A new mobile phone application developed at Lancaster University can spot adults pretending to be children
Researchers at Lancaster University have developed a mobile phone application to help children tell the difference between friends their own age and adults masquerading as children, designed to prevent grooming by paedophiles.
The software, which is called Child Defence, uses language analysis technology to identify language quirks peculiar to different age groups. Trials showed that the software was at least as effective as a server-based alternatives.
The idea is to empower young people to protect themselves as they surf the net, rather than relying solely on parents to control their children’s online activity. The app can also link in with social networks such as Facebook and Twitter, enabling children to scan chat text and build up profiles of individuals who they are chatting to online.
An addition to parental supervision
“Nothing can take the place of education and parental supervision when it comes to keeping children safe online. But with more and more young people accessing the web on mobile devices away from home or in the privacy of their rooms we think it is important to give children as many tools as possible to protect them from harm,” said James Walkerdine of Lancaster University spin out company Isis Forensics.
“Our research shows that children find it very difficult to spot adults posing as children on social networks.” he added. “This software improves children’s chances of working out that something isn’t right. Using state of the art language analysis software, it gives children a powerful tool which can help them work out who they are really talking to online.”
The software is currently undergoing final testing before being made available as iPhone, Google and Nokia phone apps. You can watch a full demo of the software here.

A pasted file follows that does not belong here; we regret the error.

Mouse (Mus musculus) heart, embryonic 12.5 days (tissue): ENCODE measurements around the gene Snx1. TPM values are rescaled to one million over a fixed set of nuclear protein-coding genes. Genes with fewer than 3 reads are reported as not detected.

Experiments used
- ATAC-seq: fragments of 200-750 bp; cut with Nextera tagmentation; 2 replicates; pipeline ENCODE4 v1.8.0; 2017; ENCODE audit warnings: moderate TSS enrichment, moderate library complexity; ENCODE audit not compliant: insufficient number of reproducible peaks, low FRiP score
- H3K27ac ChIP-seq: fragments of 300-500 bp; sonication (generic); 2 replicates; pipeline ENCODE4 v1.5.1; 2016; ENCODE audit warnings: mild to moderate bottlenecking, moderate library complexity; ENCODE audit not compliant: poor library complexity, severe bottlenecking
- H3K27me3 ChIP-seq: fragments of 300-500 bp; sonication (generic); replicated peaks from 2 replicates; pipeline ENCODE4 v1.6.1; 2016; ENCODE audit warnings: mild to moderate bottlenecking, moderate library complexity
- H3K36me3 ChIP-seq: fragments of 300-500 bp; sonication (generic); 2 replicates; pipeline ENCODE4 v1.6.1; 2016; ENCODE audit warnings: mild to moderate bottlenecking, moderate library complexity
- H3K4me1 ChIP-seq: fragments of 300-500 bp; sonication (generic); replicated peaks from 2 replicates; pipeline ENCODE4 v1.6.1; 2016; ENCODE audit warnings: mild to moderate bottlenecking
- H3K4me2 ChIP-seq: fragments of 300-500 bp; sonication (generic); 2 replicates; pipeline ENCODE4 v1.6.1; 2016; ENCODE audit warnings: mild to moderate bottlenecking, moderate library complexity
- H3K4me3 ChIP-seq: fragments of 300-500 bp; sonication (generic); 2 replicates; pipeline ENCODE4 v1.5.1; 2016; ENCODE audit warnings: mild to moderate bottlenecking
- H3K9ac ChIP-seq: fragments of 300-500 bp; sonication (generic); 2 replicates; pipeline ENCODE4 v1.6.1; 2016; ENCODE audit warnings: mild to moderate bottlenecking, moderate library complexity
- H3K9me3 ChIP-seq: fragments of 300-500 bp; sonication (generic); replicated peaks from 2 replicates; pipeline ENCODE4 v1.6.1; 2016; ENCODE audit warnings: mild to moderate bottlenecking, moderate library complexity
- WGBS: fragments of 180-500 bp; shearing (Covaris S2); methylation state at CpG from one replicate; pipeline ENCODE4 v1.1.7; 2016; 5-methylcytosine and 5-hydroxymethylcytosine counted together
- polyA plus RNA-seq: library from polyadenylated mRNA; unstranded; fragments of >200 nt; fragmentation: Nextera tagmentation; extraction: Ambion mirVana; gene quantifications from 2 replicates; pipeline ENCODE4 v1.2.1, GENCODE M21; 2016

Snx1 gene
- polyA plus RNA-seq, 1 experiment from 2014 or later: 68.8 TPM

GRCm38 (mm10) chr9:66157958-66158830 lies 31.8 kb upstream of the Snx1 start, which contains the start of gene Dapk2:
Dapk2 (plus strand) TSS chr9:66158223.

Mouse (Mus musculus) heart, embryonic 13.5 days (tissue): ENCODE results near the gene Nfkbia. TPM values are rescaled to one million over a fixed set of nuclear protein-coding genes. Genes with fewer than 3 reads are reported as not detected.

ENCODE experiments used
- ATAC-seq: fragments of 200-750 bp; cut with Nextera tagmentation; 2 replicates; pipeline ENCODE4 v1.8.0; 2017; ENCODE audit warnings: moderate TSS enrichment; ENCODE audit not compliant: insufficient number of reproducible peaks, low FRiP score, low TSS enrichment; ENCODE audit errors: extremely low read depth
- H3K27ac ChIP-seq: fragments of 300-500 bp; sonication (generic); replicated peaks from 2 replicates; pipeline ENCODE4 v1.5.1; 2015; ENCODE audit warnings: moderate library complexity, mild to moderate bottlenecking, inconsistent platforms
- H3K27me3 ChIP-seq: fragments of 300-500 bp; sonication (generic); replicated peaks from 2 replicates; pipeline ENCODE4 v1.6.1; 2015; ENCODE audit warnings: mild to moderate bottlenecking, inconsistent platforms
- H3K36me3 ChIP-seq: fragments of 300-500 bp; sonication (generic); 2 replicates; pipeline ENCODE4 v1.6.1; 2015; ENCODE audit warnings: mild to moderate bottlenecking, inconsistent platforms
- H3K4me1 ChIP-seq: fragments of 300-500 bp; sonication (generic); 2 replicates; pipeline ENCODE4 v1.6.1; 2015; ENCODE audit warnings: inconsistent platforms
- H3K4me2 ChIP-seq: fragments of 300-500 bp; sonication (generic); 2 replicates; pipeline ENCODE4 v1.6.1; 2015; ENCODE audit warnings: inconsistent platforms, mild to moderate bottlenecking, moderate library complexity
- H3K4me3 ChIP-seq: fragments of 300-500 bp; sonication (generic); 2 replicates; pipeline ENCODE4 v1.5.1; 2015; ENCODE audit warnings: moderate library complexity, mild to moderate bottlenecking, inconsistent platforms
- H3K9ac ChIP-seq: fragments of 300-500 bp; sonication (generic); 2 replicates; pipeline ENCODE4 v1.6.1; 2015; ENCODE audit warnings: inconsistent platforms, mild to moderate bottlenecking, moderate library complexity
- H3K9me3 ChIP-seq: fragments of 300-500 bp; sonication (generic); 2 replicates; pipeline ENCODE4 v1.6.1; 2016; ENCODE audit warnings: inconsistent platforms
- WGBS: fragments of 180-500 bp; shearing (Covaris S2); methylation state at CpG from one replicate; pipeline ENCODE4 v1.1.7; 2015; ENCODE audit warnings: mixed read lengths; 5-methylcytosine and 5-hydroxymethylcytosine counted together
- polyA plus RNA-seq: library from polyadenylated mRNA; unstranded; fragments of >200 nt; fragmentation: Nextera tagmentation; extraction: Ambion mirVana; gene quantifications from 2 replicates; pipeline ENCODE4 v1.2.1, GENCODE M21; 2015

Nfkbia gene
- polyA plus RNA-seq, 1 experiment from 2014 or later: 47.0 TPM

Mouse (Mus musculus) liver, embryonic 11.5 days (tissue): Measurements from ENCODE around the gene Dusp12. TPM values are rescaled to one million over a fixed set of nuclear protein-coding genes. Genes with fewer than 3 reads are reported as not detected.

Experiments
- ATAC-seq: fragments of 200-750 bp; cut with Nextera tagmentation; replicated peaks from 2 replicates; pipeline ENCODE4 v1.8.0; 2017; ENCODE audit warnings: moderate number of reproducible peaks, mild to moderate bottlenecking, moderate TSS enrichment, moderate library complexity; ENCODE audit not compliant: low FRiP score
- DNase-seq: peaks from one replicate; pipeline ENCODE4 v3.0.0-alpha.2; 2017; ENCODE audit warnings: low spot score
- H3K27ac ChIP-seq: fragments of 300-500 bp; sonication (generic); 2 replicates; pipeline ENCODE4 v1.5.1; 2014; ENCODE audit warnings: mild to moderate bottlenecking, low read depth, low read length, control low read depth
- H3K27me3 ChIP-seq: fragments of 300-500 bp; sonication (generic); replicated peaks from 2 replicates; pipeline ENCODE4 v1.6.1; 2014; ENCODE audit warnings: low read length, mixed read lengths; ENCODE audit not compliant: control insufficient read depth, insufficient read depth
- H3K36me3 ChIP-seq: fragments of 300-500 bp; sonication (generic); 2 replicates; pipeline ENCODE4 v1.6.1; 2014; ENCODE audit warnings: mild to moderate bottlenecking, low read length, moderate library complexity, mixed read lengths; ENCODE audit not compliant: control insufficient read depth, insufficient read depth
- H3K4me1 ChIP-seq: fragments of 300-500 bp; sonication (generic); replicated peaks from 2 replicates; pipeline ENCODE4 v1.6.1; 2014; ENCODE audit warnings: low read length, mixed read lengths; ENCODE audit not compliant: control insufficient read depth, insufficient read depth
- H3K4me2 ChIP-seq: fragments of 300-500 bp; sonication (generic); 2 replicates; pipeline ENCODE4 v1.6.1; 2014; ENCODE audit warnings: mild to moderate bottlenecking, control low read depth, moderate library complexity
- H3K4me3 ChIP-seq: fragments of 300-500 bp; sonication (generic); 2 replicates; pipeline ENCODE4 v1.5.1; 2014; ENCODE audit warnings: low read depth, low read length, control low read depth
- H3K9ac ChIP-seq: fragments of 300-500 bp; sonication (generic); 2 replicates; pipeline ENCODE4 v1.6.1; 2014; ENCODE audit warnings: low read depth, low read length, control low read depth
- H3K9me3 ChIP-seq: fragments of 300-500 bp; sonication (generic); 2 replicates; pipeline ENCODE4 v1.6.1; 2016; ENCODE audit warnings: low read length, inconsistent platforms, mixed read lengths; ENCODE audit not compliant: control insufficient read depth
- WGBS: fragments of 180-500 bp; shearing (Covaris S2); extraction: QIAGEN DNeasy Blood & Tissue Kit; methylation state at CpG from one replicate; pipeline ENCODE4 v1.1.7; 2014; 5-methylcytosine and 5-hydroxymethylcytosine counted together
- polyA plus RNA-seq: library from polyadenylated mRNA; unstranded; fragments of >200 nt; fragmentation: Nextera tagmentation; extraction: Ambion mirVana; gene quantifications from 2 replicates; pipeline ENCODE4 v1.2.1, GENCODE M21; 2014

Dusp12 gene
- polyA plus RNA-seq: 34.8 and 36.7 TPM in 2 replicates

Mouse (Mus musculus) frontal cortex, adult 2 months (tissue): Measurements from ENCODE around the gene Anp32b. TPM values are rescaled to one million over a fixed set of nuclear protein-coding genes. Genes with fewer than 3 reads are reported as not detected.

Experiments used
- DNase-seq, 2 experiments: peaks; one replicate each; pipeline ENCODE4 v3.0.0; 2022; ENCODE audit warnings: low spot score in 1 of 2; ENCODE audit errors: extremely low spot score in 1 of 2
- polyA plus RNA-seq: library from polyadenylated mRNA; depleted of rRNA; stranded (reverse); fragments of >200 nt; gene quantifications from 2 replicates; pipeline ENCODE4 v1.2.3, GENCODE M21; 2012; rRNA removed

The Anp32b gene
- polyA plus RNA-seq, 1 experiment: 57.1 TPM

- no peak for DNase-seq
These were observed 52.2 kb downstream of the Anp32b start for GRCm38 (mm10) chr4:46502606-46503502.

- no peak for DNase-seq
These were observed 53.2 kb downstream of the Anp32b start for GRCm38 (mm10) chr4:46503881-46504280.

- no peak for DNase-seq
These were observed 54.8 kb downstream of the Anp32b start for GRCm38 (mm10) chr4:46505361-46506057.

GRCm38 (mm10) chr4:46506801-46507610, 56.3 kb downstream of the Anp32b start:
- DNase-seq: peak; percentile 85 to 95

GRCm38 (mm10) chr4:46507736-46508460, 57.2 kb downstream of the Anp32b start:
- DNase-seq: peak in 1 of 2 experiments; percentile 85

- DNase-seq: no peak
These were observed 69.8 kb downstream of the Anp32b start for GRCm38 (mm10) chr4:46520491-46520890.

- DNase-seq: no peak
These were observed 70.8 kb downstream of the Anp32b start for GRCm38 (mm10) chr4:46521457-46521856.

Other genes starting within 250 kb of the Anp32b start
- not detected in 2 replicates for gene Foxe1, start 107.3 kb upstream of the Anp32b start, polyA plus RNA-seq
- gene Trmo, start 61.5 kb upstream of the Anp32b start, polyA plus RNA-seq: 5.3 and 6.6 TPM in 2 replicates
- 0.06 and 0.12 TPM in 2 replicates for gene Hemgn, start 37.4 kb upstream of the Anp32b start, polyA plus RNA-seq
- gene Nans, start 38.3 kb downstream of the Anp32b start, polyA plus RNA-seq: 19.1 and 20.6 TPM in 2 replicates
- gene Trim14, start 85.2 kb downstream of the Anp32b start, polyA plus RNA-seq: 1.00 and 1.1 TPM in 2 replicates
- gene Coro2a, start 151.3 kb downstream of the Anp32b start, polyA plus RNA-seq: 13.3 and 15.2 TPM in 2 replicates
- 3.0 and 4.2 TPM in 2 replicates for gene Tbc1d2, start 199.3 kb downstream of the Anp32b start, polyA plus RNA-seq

The new app adds to an array of technologies designed to help children protect themselves online. For example, the Child Exploitation and Online Protection (CEOP) Centre has gained a lot of publicity over the last year, after lobbying Facebook to place a “panic button” on the social network for threatened children to use if they think a paedophile might be pestering them.
A report released by CEOP in November 2010 found that, of the 6,291 reports it received last year, a quarter (1,536) were related to grooming and a further quarter (1,553) were related to the possession and distribution of images. Eight percent (513) involved contact sexual abuse by a suspect.
CEOP also warned of an increasing number of explicit ‘self-taken’ images by children and young people, indicating that many are prepared to take risks in making online contact with strangers. “The scale and nature of reports received by CEOP’s child protection specialists demonstrate an ongoing need to educate and inform young people about the risk of posting inappropriate images of themselves online,” said CEOP chief executive Jim Gamble at the time.
The National Society for the Prevention of Cruelty to Children (NSPCC) has welcomed the new Child Defence app, but warns that parents must not become complacent.
“It can lull us into thinking that the child is safe and therefore we can move onto something else,” Chris Cloke, head of child protection told BBC News. “I would certainly say that measures of this sort can be helpful but they need to be seen as one of the wider armoury we have for tackling child sexual abuse.”
Last year the government launched a campaign to introduce a digital code for online safety – similar to the Green Cross Code for road safety. The code carries the slogan, “Zip it, Block it, Flag it”, encouraging children to keep their online passwords private, to block people who intimidate them, and to flag up anything online that has upset them.